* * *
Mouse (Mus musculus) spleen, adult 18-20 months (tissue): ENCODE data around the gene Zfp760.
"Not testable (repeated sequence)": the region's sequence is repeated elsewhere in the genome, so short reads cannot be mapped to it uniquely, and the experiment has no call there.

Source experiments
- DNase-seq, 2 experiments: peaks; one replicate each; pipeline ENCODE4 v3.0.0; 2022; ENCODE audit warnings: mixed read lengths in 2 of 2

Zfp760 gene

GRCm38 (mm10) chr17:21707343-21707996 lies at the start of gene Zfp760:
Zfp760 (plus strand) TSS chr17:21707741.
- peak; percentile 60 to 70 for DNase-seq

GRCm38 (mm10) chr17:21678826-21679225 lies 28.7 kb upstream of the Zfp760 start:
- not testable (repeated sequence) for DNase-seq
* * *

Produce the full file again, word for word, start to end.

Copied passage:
Mouse (Mus musculus) spleen, adult 18-20 months (tissue): ENCODE data around the gene Zfp760.
"Not testable (repeated sequence)": the region's sequence is repeated elsewhere in the genome, so short reads cannot be mapped to it uniquely, and the experiment has no call there.

Source experiments
- DNase-seq, 2 experiments: peaks; one replicate each; pipeline ENCODE4 v3.0.0; 2022; ENCODE audit warnings: mixed read lengths in 2 of 2

Zfp760 gene

GRCm38 (mm10) chr17:21707343-21707996 lies at the start of gene Zfp760:
Zfp760 (plus strand) TSS chr17:21707741.
- peak; percentile 60 to 70 for DNase-seq

GRCm38 (mm10) chr17:21678826-21679225 lies 28.7 kb upstream of the Zfp760 start:
- not testable (repeated sequence) for DNase-seq